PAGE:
The boom in popularity for Sega’s Yakuza series has been a delight to see over the past decade and has opened the door for worldwide releases of obscure spin-offs. Since 2014, fans of the franchise have long wanted to play Like a Dragon: Ishin, which is the second historical spin-off of the series and takes place in 1800s Japan during the later stages of the Edo period. Players control the legendary samurai Sakamoto Ryōma and get to interact (and fight with) plenty of pivotal historical figures of the time not unlike an Assassin’s Creed game. But unlike Ubisoft’s inconsistent powerhouse franchise, this Ishin remake offers a well-spun tale that earns its place within the series, despite its few lingering antiquities.
While it’s a period piece, a lot of Ishin is more relevant than ever. The time period it takes place in was a particularly turbulent time in Japan and both its main story and side quests touch on many of the elements that make it so interesting. Like today, the class system is at the core of much of the injustice, but there’s also an intriguing element of Japan being in a state of flux — a country coming to terms with the outside western world as well, which is symbolized perfectly in its combat of samurai using guns. Ryōma’s search for justice in what is objectively an unjust world and society offers the personal touch a setting like this needs, meaning Ishin has a well-realized setting with a protagonist that offers a welcome human touch to it.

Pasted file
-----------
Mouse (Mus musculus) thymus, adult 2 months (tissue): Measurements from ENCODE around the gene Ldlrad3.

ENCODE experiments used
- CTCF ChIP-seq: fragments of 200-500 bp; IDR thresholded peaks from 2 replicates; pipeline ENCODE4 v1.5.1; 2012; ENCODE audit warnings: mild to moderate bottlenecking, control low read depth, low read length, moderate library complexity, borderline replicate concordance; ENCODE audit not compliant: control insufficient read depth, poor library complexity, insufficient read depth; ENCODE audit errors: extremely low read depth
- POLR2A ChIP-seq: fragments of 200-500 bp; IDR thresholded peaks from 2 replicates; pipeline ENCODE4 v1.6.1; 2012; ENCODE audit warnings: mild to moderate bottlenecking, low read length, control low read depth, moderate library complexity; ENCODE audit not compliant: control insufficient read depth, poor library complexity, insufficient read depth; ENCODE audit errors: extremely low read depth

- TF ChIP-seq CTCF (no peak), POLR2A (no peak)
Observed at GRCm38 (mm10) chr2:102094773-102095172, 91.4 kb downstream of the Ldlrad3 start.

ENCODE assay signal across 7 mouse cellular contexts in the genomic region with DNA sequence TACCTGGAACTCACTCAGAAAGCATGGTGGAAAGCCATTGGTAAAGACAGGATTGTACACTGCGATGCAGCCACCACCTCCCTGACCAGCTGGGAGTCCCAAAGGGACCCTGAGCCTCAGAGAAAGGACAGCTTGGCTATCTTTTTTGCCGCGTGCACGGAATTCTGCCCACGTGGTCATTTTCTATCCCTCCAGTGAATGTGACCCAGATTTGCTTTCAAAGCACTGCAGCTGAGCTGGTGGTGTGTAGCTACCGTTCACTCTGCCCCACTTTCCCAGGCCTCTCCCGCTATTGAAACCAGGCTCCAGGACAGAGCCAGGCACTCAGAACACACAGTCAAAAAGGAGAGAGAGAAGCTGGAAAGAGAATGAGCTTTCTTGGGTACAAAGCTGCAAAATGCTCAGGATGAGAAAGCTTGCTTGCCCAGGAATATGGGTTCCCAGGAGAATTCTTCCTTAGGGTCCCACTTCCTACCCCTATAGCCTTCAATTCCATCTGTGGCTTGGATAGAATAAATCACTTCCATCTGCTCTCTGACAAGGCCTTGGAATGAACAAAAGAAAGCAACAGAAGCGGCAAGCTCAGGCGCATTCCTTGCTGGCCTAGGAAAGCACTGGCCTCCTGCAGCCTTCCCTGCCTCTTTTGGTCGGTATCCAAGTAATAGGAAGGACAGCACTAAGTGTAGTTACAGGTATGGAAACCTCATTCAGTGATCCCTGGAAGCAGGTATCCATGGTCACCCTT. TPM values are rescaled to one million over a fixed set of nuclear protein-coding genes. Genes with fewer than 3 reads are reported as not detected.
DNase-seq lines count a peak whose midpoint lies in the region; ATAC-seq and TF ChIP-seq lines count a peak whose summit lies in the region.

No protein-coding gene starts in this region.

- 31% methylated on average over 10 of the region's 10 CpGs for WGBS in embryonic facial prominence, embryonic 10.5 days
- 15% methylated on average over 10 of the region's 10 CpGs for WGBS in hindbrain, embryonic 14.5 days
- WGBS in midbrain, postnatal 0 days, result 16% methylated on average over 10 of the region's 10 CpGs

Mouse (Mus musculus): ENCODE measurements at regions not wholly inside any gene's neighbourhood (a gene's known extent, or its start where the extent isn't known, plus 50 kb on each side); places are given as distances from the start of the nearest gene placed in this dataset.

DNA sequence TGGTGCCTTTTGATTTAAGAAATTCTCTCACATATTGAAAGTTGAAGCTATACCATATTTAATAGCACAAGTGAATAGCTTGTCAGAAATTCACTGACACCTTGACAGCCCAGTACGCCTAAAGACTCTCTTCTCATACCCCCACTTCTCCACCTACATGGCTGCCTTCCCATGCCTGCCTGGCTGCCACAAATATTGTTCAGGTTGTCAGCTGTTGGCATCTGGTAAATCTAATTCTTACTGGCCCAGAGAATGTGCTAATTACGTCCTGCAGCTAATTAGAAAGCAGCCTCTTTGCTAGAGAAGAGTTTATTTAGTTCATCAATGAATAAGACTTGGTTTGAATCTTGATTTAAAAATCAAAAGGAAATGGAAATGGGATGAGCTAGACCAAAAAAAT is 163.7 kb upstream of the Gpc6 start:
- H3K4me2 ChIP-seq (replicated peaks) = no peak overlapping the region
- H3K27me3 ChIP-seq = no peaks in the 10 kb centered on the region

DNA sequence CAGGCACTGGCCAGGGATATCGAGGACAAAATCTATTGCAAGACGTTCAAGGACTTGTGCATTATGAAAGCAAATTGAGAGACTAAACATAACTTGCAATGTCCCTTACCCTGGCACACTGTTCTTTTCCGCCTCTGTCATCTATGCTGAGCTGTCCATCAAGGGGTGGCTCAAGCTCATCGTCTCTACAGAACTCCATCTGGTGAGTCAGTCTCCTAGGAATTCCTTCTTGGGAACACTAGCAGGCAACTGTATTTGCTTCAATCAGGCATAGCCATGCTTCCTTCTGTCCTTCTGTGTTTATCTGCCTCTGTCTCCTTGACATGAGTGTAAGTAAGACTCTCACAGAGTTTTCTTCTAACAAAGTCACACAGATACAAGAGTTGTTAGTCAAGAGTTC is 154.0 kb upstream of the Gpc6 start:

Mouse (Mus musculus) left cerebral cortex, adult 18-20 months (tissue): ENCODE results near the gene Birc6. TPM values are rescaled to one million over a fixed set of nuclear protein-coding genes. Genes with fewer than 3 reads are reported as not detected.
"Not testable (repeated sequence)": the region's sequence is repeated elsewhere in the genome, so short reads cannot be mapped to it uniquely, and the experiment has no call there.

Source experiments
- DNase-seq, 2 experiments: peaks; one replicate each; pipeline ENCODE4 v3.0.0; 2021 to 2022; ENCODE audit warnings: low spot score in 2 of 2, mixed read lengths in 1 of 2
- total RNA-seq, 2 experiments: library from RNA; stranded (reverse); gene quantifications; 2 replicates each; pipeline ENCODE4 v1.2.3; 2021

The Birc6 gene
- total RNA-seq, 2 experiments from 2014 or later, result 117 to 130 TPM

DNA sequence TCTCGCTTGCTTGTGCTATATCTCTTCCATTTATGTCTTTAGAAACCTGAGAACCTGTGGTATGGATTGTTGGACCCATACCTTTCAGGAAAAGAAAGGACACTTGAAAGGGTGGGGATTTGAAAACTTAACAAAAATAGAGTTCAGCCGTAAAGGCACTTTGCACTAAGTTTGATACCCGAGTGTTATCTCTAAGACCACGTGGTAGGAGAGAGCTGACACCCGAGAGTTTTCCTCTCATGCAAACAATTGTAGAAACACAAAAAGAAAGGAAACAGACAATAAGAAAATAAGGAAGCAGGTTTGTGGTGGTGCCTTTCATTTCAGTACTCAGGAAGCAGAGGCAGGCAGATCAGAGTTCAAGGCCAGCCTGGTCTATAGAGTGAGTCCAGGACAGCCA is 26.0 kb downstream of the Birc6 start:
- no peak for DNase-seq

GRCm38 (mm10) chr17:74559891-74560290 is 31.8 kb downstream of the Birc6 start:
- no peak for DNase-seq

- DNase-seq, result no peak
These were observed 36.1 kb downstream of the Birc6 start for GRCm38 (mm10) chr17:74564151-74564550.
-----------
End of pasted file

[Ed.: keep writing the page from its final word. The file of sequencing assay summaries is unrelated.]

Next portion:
What’s most interesting for longtime fans is that Ishin eventually features an all-star cast of Yakuza characters from throughout the entire series as all of the historical figures feature familiar character models. The most notable example is that Ryōma is just Yakuza series protagonist Kazuma Kiryu in both looks and personality with his unique set of morals and honor system that’s at the forefront of the story and his choices. The remake even has characters from newer entries, so iconic and recognizable faces and voices pop up often in both the main story and substories.
It also imbues these historical figures with an added sense of familiarity and reasons for players to care about them since their personalities from the prior games are also intact. For example, if someone shares the character model of a past villain, it’s cleverly foreshadowing bad news. Likewise, seeing a character die in the story resonates more because of that existing knowledge of them, even if it’s technically someone else. It’s not unlike seeing your favorite actor perish in a movie; you can’t fully separate your memories and feelings toward them from what you’re seeing. It’s quite the unique approach for such a narrative-based game, and this familiar cast winds up working in its favor because of those established roots.
Like the other recent Yakuza and Judgment games, there are multiple different fighting styles available for players to use during brawls. However, what sets Like a Dragon: Ishin apart is that each style is weapon-based. Rather than these tools of destruction being limited-use items, they’re fully integrated into combat as you’ll be using guns to shoot from a distance and katanas to slice enemies up close. It’s an interesting change and one that mostly works, although there are enough rough edges that show that this system needed to be iterated upon in order to unlock its true potential.